Sidecar Cocktail

Base Spirit: Brandy / Cognac

Type: Classics

Served: Neat/Up

Preparation: Shaken

Strength: Strong

Difficulty: Medium

Flavor Profile: Sour, Sweet

About the Sidecar Cocktail

This is one ride you’ll gladly give up the wheel for. The classic Sidecar is one of the few great things to come out of the unfortunate era of Prohibition. It’s part of the famous group of cocktails known as sours, but it’s sweet enough that you’ll have no trouble guzzling down a handful of them in no time at all.

Ingredients in the Sidecar Cocktail

  • Sugar
  • 1.5 oz VS or VSOP Cognac
  • .75 oz Cointreau
  • .75 oz Fresh lemon juice

Garnish: Orange peel

Glass: Cocktail

How to make the Sidecar Cocktail

Coat the rim of a cocktail glass with sugar and set aside. (Do this a few minutes ahead of time so the sugar can dry and adhere well to the glass.) Add the remaining ingredients to a shaker and fill with ice. Shake, and strain into the prepared glass. Garnish with a piece of orange peel.

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  1. TotheMoonAlice says

    I would love a good recommendation for brandy or Cognac for the Sidecar. I don’t have a grand liquor budget and don’t keep Cognac on hand, but I might if I knew what was a good value — or even a solid brandy.

    I was surprised to hear that a local restaurant that takes pride in it’s cocktails used Christian Brothers brandy for their sidecar. Still, when I make it at home it doesn’t taste as good — I do use fresh lemon juice and Cointreau.

    Of course, the ratios I’ve been using seem too “simple” to have been well-honed (two parts brandy/Cognac to one part each fresh lemon juice and Cointreau)…

    So if anyone has more finely-tune ratios, I’d love to hear them!


  2. I use 2.5oz. Brandy, 1oz triple sec or cointreu, and lemon juice from a bottle. I use Christian Bros brandy. but I shake it over ice and pour entire contents into a low ball.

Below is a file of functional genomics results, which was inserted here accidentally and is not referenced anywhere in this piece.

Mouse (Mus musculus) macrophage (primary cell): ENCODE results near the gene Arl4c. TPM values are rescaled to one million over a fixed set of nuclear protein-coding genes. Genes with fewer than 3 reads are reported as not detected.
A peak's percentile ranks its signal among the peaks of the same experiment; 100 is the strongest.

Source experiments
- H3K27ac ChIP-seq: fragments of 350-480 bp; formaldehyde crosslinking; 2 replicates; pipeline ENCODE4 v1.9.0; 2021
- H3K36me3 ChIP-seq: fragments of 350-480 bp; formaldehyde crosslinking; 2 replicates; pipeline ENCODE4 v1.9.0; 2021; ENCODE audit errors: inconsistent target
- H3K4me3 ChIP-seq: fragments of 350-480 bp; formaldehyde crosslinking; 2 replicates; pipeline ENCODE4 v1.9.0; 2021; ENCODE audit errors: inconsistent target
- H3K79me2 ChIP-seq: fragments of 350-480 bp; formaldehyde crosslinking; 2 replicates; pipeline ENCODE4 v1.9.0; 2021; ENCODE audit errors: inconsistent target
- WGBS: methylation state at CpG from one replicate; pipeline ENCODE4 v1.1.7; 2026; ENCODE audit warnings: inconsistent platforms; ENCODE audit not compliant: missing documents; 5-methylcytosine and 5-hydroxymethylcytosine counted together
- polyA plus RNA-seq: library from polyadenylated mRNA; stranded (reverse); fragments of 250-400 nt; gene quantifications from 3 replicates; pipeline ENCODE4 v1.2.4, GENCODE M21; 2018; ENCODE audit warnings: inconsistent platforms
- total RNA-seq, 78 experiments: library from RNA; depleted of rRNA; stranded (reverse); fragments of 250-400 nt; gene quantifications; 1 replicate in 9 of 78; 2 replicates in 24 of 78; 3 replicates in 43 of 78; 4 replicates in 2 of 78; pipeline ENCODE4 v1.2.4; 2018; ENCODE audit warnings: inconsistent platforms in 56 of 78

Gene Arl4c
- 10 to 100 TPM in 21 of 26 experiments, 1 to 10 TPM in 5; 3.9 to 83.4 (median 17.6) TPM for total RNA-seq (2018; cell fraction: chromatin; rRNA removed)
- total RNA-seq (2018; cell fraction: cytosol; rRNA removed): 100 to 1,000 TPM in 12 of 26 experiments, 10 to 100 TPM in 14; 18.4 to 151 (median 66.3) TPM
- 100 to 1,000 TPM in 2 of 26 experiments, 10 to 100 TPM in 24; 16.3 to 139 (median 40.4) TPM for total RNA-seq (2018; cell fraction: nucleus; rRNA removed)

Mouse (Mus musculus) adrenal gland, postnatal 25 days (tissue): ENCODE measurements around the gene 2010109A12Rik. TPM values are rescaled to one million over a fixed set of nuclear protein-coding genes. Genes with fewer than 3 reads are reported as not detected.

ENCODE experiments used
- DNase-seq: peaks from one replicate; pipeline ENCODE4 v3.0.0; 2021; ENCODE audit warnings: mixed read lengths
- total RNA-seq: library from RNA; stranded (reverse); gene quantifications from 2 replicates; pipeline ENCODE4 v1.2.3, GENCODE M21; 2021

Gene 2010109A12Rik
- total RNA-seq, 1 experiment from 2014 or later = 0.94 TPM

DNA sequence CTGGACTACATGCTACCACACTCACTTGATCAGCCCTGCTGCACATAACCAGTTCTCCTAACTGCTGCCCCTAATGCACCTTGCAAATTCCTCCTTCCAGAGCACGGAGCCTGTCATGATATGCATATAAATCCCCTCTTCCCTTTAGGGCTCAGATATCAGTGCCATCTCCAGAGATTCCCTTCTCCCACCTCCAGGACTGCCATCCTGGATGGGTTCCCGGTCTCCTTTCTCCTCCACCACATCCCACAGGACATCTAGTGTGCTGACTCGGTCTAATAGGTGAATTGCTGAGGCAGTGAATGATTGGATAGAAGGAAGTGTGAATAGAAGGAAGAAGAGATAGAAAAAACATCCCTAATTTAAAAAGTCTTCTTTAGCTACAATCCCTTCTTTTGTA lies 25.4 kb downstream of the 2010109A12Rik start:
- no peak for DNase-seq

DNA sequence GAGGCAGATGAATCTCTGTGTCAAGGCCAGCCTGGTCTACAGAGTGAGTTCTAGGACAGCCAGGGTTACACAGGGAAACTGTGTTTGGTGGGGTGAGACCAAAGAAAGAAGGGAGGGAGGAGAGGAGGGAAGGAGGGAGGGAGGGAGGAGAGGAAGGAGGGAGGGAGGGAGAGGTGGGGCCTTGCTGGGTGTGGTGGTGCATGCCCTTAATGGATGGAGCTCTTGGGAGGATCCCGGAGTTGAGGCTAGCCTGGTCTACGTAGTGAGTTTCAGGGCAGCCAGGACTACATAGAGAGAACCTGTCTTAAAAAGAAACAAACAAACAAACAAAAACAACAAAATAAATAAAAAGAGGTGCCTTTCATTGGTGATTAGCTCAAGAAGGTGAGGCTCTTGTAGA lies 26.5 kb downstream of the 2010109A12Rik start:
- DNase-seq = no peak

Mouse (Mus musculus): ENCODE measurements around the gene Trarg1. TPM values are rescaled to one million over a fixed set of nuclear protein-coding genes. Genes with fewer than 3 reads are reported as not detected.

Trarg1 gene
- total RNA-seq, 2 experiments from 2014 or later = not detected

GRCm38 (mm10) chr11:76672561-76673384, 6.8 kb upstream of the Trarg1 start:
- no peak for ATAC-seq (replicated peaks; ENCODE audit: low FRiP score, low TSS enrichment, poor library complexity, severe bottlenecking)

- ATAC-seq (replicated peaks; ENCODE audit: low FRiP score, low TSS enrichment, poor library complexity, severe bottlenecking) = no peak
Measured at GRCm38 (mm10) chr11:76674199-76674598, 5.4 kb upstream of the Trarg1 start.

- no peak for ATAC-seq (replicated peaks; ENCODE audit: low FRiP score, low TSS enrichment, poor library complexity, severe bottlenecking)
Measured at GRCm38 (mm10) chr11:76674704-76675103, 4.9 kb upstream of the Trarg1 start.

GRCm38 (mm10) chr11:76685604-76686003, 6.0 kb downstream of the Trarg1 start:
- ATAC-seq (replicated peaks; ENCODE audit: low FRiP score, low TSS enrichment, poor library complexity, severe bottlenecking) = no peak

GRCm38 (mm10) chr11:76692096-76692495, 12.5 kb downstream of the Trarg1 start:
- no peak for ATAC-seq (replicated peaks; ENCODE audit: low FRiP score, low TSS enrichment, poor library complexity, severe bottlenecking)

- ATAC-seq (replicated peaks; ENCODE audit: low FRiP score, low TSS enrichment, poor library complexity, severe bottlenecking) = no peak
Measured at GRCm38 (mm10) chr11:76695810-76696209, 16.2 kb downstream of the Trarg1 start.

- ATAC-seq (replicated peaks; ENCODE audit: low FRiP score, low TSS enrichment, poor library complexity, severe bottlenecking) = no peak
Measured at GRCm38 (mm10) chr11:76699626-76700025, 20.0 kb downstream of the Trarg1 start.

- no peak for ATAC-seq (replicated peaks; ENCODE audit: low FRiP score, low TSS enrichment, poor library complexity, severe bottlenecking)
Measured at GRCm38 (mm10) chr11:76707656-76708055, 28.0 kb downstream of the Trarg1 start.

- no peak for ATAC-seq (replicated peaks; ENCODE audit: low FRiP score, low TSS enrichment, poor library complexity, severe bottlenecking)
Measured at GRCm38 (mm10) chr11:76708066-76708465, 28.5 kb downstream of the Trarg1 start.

3. I bought a bottle of Cointreau a while ago for some recipe or another that my wife was making and they a small orange plastic shaker attached to the top. The shaker had markings for the correct proportions for a Sidecar, a margarita, etc. Just fill to the proper level for each ingredient. Simple and convenient.

    I had never had a Sidecar before and now I must say it is becoming one of my favorite cocktails. The proportions are the same as in the above recipe.

  4. San Francisco says

    I have had trouble with the Sidecar too. It is a bar favorite for me, but to get the best drink at home, I find I need add to the traditional recipe: 1.5 oz. Remy Martin VSOP cognac, 1 oz lemon juice, .75 oz Cointreau and .25 oz. simple syrup in a sugar-frosted cocktail glass. This one, like most cocktails needs a real good stir to get enough water into the mix. J.


  1. CiderPlex says:

    […] A normal sidecar contains cognac, but I’d always preferred the bourbon variety.  I can’t believe I’d never thought to substitute applejack but it works perfectly. I get most of my cocktail info from the king, Dale Degroff. Degroff always makes a point to say that Cointreu is the best triple sec. I don’t think they actually used that for this cocktail, but I really enjoyed it nonetheless. Try a sidecar when you get a chance, bourbon, cognac or applejack, your choice (or try all three, just not together). […]

  2. […] a simple tequila-and-soda to classic drinks like the Sidecar and Old Fashioned, we found seven cocktails that have the celeb stamp of approval. We even found a […]

  3. […] was a Sidecar at the Ritz in Paris. Made with Remy Martin XO, Vintage Cointreau and fresh lemon juice from a […]

  4. […] like the one it it had back in the years before Prohibition. Back then, cocktails like the Sidecar and the original Sazerac held drinkers’ hearts firmly in their […]

  5. […] the name of this cocktail, one could surmise, this White Lady is a little bitter. Like the classic Sidecar cocktail , the measurements can vary. A “sour” is one of the easiest cocktails in the lexicon. […]

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